• automatic restart when files on classpath change. For example, when you change some configuration parameter, your application will restart automatically to use new values
  • watching additional paths. By default, only classpath entries are monitored for changes. With developer tools, you can add external files or directories to be monitored by your application
  • LiveReload – this feature forces automatic reload of the browser page when resource is modified on file system

As you can see, including these tools can greatly improve your speed of development. Note that these tools are only used during development, and are excluded when your application is built for production. The reason is that, although they reduce development effort, they impact performance, so they are excluded from production build.

Testing support

Spring Framework comes with a set of tools which greatly improve writing test cases. You can easily write unit and integration tests by using dependency injection features. Once you specify dependencies in your beans, test running framework will automatically inject required dependencies and run the test. In this way, you can avoid writing a lot of boiler plate code.

For REST API testing specifically, testing framework provides extensive support for invoking endpoints with specific parameters and verifying results. Consider the code snippet bellow:

In this simple snippet, you specify HTTP POST request to certain endpoint, with certain content, headers and request attributes. You also specify that you expect HTTP status 201 to be returned from the endpoint. With few simple lines of code, you can test a lot of your REST API.

I find these kinds of tests to be extremely useful, and what’s most important, they are really quick to write. As best practices mandate high test coverage, this is a great way to test web layer of your application without tedious parts such as custom HTTP client code to invoke endpoints.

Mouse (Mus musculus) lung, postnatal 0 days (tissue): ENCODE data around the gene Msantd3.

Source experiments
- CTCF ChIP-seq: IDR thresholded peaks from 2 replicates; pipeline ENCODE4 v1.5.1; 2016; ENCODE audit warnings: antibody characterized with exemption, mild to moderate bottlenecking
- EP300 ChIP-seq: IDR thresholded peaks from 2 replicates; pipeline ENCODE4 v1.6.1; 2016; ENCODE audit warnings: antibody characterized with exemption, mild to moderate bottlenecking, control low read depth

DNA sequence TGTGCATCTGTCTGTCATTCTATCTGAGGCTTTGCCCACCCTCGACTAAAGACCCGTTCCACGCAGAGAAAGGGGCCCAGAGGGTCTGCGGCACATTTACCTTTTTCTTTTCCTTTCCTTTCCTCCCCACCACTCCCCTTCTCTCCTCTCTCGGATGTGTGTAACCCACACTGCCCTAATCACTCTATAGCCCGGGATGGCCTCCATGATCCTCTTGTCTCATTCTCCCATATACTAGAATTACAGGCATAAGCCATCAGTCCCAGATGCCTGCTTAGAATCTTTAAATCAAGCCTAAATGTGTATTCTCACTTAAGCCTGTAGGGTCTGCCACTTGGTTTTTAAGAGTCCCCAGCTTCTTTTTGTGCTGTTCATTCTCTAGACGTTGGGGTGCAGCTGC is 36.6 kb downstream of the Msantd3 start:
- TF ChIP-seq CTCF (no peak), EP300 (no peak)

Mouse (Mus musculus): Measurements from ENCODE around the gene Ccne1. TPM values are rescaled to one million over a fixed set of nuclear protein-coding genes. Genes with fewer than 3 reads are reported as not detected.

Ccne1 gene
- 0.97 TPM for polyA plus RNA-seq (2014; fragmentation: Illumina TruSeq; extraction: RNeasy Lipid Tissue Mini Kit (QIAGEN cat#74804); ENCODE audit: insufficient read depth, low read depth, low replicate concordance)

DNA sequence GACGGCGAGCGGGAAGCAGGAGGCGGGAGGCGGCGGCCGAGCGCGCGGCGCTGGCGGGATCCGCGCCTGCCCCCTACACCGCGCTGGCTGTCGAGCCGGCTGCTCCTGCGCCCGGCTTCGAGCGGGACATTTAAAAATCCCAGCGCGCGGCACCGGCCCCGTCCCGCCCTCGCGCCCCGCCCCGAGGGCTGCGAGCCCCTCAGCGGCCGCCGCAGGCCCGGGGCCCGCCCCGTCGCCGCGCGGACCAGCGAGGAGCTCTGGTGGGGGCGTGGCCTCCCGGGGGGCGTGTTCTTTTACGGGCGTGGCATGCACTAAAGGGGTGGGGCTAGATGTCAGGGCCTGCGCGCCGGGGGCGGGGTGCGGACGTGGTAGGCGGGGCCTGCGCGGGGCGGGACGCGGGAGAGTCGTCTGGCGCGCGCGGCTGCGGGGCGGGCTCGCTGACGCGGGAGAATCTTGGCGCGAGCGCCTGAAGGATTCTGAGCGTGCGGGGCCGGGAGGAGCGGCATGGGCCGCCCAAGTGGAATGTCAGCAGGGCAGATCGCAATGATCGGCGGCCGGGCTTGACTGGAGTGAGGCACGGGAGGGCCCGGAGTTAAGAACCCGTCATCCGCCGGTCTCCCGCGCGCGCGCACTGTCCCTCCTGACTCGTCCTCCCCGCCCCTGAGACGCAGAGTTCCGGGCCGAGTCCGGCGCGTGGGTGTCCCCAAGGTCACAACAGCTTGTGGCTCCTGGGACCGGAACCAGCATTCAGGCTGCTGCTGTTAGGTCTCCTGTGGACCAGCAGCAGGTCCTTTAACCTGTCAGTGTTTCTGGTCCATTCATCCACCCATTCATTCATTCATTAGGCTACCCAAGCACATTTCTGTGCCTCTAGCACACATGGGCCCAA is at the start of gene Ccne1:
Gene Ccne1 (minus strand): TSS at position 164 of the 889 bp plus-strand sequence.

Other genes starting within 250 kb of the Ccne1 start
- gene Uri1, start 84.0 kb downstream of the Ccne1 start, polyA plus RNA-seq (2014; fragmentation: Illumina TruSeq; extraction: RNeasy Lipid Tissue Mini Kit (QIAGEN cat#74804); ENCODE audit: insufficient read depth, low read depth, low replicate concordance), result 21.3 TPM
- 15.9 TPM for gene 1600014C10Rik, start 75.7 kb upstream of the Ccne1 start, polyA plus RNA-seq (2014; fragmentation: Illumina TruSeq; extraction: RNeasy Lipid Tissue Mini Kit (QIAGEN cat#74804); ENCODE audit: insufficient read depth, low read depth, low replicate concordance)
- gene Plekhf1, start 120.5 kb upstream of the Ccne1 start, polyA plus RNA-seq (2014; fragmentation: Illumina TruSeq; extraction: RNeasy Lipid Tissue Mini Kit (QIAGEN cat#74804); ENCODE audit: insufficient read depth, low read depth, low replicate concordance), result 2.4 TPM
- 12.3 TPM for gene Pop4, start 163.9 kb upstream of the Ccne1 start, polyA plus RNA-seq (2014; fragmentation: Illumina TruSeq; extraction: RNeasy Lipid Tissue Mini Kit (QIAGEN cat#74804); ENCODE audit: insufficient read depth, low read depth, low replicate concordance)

Spring Boot- the bad parts

This analysis would not be complete without mentioning some of the negative aspects of Spring Boot. As with any framework, there are some trade offs that need to be taken into account when consider Spring Boot for your next project.

The first thing that comes to mind is that Spring Boot is extremely opinionated. This is deliberate decision made by development team: in order to speed up things, you need to assume some common traits of most use cases. For most parts, I don’t think this is much of a problem, because you can easily customize project to your needs. But, there is a small percentage of cases when Spring Boot features get in the way and force you to do some ugly hacks and workarounds. For example, I had problems with the way Thymeleaf templates are assumed to be used with Spring Boot, and spent a lot of time figuring out how to implement them the way I wanted to.

Another thing that I find annoying as that Spring Boot wants your project to inherit it’s spring-boot-starter-parent  POM. From ease of development, this makes sense, because you are getting all Spring Boot magic automatically. But, sometimes you just can’t do this, for example if your company has unique parent POM you need to use. In that case, you can also use Spring Boot without parent POM, but it comes with a cost: you need to manually manage some dependencies and configure Spring Boot Maven plugin.

Finally, the output of Spring Boot is a fat JAR, ie. the JAR file that includes all the dependencies, resources, web server etc. Depending on application, this JAR can grow to hundreds of megabytes. But, for some use cases, this is not acceptable, because application needs to be deployed to web container as a WAR file. Fortunately, this is also possible because you can package Spring Boot application as WAR file and deploy it to Tomcat, Jetty or any other container.


I hope that this extensive analysis helped you see the benefit of using Spring Boot for REST API development. Although it has some shortcoming, I think the benefits strongly outweigh them. If you are Java developer, this is by far the best platform to base your REST API on. Not only that you get a boost in productivity, but you also get all the features of complete Spring portfolio for free.